At the tip of the Malayan Peninsula, close to the equator, there sits a landscape of generous greenery, hills and valleys between Malaysia and Indonesia. Trees provide shade, and tropical rainforest climate brings high humidity and abundant rain, without any distinct seasons.
This island has had many names over the years.
This panorama by well-known artist Percy Carpenter stretches from Pearl’s Hill on the left to Tanjong Rhu on the right. It is by far the most extensive view of Singapore from the mid-19th century, featuring the Singapore River settlement almost in its entirety. (c. 1856. Image from National Museum of Singapore)
No one can say for certain what the origins of the name are, despite its regular appearances in early Malay and Javanese texts. However, it has been conjectured that it comes from the Malay word tasik, meaning “lake” or “sea”, and in this case, probably “place surrounded by the sea” or “Sea Town”.
Even its spelling has taken on many forms; Tumasik in an old Javanese poem in 1365, Chiamassie in a version of Marco Polo’s travel account, and Danmaxi as it was referred as by Chinese trader Wang Dayuan.
During the 14th-century, Singapore was also known as Singapura in the Sejarah Melayu or Malay Annals - meaning “Lion City” in Sanskrit. Tan Sri Buana (also known as Sang Nila Utama) was the man who named the island city as such after a visit in 1299, during which he sighted a “lion”. However, the events are still a subject of debate today: was Sang Nila Utama a true Srivijayan prince from Palembang, as recorded in the Malay Annals, or was he a mere mythical figure?
These are Javanese-style gold jewellery found at Bukit Larangan. These East Javanese style of these solid gold ornaments is a reminder that in the 14th century, the island of Singapore was under the political and cultural ambit of the East Java-based kingdom of Majapahit. (c. 14th century. Image from National Museum of Singapore)
A set of Javanese-style jewellery, believed to be from the era of the East Java-based kingdom of Majapahit, which encompassed much of Southeast Asia at its peak in the 14th century, was discovered by a group of Chinese workers at Fort Canning Hill in 1928. This discovery was described in the newspapers as one of British Malaya’s most interesting archeological finds. It serves as an indicator of the Majapahit’s existence and a reminder that in the 14th century, the island of Singapore was under the political and cultural ambit of the Majapahit Empire before the British arrived in 1819.
Other 14th century artefacts, such as shell remains, animal bones, Chinese coins and ceramics were found after an excavation at Empress Place in 1998 led by Professor John Miksic, providing further physical evidence of material culture from an earlier time. The major find from that excavation was a Javanese-style figurine of a rider on a horse. Made of lead, it is the only statue of its kind that has been discovered in Singapore. Unfortunately, the head of the rider was never found, which gave the statue its “Headless Horseman” name.
Artefacts include sherds of 14th century Chinese ceramics; Celadons from Longquan, white wares from Dehua; Blue and White from Jingdezhen and Shufu ware. Also discovered were Song Dynasty Chinese coins, bronze fishing hooks bones and earthenware (c. 14th-15th century. Image from National Museum of Singapore)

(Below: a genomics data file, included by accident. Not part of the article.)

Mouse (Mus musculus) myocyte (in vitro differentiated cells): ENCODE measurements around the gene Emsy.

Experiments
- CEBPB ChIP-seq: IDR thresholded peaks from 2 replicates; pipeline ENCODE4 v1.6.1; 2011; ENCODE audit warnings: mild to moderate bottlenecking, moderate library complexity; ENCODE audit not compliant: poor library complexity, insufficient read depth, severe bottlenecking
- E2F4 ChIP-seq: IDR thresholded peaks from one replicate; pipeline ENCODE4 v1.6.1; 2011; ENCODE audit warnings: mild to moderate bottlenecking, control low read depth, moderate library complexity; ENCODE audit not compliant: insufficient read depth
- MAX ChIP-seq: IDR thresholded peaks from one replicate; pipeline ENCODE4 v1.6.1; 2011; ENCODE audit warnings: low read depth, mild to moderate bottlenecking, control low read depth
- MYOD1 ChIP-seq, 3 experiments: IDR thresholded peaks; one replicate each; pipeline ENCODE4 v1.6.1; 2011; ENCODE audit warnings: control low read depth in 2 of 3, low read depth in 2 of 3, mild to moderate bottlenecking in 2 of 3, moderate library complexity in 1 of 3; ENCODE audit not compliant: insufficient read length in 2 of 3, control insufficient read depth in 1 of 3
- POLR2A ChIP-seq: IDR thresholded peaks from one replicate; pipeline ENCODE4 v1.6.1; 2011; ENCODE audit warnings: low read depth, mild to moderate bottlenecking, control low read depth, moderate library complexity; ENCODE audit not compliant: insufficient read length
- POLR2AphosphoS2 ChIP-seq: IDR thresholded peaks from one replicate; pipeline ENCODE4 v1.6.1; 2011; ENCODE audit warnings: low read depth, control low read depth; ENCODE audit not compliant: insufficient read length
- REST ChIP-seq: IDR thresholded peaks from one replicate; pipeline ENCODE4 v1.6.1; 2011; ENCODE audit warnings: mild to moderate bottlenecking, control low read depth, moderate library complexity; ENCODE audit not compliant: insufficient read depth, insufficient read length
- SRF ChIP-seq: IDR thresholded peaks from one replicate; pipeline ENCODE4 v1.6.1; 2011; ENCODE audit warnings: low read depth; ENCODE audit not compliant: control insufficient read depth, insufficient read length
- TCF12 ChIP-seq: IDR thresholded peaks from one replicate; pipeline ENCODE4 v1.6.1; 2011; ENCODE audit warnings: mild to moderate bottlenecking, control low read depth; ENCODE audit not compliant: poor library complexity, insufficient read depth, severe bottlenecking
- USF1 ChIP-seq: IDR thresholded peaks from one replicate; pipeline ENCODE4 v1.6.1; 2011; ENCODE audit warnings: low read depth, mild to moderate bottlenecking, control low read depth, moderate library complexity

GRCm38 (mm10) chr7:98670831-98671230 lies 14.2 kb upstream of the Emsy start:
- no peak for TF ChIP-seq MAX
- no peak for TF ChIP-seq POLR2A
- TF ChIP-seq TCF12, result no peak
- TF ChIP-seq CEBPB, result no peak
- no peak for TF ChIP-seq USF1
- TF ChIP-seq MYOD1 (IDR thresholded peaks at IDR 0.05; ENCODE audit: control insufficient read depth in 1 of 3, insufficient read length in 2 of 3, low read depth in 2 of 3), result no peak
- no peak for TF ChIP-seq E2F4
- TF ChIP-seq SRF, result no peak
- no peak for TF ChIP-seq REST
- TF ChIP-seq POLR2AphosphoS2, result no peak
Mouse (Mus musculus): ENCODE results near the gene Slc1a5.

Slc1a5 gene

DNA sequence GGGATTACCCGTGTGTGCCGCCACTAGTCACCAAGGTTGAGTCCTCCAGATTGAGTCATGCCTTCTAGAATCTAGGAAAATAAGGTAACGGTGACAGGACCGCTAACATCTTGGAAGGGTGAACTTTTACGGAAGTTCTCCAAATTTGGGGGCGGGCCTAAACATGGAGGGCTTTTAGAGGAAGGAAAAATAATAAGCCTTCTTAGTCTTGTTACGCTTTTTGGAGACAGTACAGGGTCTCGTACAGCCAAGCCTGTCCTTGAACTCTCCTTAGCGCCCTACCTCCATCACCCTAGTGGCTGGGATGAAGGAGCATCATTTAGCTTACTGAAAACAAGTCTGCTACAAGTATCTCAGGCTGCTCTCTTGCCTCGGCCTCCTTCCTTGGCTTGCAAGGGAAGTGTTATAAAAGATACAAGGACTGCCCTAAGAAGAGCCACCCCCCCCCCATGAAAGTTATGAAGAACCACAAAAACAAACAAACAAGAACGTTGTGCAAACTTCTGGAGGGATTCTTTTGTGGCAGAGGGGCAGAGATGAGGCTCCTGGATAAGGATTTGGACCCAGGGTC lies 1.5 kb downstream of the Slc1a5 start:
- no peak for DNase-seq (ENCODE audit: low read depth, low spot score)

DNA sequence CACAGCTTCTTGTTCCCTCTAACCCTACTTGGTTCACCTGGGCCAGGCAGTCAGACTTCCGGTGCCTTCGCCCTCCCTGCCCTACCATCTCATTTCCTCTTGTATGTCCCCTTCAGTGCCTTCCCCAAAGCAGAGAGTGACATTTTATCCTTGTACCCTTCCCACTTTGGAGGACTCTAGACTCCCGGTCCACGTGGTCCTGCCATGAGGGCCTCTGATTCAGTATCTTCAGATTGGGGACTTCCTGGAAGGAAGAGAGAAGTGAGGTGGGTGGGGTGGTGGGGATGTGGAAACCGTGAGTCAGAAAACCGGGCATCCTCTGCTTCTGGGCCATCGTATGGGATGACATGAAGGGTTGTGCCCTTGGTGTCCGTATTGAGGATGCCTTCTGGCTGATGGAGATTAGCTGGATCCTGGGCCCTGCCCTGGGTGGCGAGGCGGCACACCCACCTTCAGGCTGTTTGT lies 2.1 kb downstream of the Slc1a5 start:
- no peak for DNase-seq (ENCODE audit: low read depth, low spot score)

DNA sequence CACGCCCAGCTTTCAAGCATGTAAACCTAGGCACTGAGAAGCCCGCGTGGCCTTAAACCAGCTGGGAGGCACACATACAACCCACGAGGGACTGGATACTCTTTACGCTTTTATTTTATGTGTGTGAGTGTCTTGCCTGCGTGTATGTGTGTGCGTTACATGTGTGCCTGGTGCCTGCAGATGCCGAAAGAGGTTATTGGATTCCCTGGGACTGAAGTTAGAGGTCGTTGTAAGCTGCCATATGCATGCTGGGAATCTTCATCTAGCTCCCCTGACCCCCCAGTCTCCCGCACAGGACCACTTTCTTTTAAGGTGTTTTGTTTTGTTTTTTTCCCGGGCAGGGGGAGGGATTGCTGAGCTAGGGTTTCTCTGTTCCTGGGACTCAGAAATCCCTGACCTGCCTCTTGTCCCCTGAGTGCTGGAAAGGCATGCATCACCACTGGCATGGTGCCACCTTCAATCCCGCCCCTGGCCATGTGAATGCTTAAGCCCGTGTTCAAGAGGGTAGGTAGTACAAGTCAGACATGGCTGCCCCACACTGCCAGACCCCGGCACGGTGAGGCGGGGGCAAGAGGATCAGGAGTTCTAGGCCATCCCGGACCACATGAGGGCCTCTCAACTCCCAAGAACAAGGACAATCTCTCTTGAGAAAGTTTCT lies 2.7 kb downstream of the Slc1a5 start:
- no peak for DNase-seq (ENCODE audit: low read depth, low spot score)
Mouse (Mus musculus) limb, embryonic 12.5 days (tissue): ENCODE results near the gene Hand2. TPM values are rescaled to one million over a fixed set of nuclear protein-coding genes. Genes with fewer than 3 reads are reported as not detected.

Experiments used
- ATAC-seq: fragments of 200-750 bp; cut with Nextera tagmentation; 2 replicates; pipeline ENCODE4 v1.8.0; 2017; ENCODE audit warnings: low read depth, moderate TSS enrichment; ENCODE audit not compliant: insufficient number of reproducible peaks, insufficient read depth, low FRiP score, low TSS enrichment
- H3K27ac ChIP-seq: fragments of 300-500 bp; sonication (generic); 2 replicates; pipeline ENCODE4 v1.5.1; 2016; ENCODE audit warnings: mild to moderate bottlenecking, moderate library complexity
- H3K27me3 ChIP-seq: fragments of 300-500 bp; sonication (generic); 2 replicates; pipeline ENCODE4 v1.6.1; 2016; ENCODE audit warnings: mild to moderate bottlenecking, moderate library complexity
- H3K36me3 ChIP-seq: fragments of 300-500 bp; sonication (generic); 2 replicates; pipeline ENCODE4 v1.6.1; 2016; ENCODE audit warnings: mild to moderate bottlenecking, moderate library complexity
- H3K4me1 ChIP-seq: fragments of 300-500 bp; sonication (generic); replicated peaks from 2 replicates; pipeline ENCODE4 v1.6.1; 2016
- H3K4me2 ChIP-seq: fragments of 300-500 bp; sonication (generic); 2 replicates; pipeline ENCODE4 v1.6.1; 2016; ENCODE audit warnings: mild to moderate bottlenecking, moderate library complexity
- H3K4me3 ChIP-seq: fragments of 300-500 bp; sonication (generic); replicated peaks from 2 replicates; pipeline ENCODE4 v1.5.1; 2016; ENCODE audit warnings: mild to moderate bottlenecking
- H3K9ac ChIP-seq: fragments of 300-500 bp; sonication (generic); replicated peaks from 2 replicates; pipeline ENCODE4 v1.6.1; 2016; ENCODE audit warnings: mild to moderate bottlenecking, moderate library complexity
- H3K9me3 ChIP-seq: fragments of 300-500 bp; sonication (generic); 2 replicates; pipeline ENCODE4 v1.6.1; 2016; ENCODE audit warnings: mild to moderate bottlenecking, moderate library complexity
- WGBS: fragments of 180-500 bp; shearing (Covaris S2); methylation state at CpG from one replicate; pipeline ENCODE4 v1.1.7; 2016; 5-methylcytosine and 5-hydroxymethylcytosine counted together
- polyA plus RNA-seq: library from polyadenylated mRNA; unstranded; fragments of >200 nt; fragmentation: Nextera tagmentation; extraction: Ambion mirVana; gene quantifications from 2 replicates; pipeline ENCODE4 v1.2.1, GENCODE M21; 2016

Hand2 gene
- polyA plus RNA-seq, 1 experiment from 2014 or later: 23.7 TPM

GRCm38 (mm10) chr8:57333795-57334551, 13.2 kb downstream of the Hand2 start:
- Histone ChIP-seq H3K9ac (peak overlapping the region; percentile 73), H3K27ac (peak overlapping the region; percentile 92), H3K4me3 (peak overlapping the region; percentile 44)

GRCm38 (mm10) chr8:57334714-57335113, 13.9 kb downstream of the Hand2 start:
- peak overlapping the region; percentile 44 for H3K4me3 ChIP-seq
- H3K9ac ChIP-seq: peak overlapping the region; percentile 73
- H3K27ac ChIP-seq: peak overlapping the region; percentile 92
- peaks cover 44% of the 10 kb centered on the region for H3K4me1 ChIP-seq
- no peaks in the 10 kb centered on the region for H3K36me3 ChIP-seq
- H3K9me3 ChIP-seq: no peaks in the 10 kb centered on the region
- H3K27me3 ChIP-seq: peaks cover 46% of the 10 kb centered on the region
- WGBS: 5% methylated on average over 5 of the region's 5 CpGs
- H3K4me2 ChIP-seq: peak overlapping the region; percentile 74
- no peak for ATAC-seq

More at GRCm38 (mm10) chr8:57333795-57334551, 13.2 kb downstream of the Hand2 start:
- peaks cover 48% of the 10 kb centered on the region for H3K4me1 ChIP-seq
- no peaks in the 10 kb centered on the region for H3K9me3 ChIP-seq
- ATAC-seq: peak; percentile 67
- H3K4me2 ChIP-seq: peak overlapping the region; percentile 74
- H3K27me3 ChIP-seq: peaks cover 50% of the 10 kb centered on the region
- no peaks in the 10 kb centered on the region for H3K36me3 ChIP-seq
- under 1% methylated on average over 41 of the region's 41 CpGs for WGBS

There were various sherds of Chinese ceramics, including Longquan Celadons, and Song Dynasty Chinese coins. There was also a figurine of a rider on a horse that bears hallmarks of Javanese art from the 14th-century Majapahit Empire and offers evidence of strong trade and cultural links between Java and ancient Singapura.
The Singapore Stone
The area surrounding the river was framed with large rocks, with the Singapore Stone sitting at its mouth – the Rocky Point. It was said to have been hurled there by the legendary Badang, the strongest man in Temasek at that time. Believed to be the oldest record of writing found in Singapore, the stone has inscriptions in the Kawi script and some Sanskrit words, and has been dated to between the 10th and 14th centuries.
This is a fragment from an inscribed monolith known as the 'Singapore Stone'. It is the earliest writing found in Singapore, and was discovered at the mouth of Singapore River, near the present-day Fullerton Hotel. (c. 10th-14th century. Image from National Museum of Singapore)
All that is left of the stone now is a small fragment with ancient inscriptions that cannot be deciphered. The arrival of the British resulted in the loss of many traces of Ancient Singapura, and the Singapore Stone was eventually blown up in 1843 for the British fort and quarters.
The River of Time
Beyond myths and legends, the Singapore River holds clues and artefacts that can shed light on our rich history. These discoveries help to paint a more complete picture of Singapore’s distant past.
Being naturally sheltered by the Southern Islands, the mouth of the Singapore River was the old Port of Singapore. As Singapore lies at the confluence of seasonal winds and monsoons which ships relied on for travel, the river became the centre of trade and commerce.
The river was constantly bustling with activity. The Orang Laut, “sea people” in Malay, were the earliest known inhabitants around the river, living in sampans at its mouth, and in a village called Kampong Temenggong, located at the north bank of the river, along with other Malays.
With locations such as the Raffles Landing Site, a swimming spot for children at high tide, and where bridges provide connections between people and places then and now, the Singapore River is a symbol of the past and present coexisting side by side.